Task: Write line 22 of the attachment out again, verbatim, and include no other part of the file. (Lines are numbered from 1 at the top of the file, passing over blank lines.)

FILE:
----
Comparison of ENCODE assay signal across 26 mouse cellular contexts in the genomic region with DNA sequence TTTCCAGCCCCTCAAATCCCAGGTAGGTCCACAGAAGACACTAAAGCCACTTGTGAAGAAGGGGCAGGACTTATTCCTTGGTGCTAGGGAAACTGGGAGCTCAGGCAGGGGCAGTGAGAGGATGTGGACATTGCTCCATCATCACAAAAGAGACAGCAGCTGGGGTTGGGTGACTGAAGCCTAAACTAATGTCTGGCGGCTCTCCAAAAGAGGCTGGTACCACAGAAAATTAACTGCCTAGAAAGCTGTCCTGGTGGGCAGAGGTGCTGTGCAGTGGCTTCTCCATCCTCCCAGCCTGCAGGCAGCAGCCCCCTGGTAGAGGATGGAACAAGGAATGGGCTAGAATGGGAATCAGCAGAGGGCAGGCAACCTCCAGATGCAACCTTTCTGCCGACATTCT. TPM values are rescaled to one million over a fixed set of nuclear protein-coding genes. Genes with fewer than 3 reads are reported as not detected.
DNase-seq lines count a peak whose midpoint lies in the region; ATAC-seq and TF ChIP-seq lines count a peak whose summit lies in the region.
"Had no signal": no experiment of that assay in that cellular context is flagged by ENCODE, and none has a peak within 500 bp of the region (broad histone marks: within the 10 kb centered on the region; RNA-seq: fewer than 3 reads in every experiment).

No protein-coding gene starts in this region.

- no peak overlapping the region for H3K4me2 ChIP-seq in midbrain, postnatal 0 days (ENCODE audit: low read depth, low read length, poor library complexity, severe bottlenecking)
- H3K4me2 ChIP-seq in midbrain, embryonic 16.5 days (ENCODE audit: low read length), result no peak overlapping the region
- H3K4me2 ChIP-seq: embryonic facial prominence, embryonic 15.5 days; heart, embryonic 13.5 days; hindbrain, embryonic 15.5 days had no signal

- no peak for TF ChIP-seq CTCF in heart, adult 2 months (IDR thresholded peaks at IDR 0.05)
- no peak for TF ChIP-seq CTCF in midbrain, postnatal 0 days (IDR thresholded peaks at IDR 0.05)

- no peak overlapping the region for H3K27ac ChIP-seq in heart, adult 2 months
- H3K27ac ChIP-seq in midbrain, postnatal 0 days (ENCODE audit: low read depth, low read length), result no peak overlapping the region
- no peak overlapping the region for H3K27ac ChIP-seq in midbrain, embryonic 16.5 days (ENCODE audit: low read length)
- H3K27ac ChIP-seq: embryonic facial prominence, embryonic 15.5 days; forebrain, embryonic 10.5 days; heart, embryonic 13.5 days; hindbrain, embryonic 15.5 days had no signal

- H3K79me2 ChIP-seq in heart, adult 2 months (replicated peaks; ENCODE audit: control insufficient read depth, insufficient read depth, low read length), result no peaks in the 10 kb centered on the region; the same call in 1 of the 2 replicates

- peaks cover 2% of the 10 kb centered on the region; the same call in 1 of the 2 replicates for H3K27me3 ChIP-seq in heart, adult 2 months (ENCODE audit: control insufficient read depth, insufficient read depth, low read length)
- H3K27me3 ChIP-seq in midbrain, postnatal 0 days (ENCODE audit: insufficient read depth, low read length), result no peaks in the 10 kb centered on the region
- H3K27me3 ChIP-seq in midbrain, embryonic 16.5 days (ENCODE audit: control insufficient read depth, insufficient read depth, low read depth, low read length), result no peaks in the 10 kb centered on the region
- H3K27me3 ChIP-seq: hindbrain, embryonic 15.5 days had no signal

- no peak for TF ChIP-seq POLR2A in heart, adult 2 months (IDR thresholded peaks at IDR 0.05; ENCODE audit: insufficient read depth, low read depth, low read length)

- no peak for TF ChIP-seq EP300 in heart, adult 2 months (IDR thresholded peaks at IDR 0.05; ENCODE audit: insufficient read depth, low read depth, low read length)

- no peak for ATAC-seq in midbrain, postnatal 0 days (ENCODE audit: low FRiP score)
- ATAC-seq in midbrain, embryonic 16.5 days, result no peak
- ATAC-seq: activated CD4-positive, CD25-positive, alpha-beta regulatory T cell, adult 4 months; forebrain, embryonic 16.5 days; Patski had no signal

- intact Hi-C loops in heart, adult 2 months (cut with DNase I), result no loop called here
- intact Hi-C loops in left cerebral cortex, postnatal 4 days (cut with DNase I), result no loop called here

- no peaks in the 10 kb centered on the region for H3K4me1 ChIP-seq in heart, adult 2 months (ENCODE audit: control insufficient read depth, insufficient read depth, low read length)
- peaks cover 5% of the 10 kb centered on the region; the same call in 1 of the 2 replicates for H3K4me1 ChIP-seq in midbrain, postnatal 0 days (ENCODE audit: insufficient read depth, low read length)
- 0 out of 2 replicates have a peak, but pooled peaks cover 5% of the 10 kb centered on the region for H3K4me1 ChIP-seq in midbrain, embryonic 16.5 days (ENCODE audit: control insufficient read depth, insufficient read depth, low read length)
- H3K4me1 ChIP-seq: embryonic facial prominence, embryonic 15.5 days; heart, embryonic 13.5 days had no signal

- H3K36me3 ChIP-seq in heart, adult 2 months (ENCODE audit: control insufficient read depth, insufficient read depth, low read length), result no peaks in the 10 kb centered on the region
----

- ATAC-seq in midbrain, embryonic 16.5 days, result no peak